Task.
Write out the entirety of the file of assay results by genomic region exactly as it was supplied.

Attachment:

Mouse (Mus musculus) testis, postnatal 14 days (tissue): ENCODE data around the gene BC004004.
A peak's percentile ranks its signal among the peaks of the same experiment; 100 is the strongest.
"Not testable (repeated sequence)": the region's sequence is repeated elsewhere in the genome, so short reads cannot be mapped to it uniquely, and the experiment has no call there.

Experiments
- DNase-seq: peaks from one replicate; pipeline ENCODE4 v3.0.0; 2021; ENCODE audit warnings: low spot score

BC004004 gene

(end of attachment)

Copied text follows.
Mouse (Mus musculus) testis, postnatal 14 days (tissue): ENCODE data around the gene BC004004.
A peak's percentile ranks its signal among the peaks of the same experiment; 100 is the strongest.
"Not testable (repeated sequence)": the region's sequence is repeated elsewhere in the genome, so short reads cannot be mapped to it uniquely, and the experiment has no call there.

Experiments
- DNase-seq: peaks from one replicate; pipeline ENCODE4 v3.0.0; 2021; ENCODE audit warnings: low spot score

BC004004 gene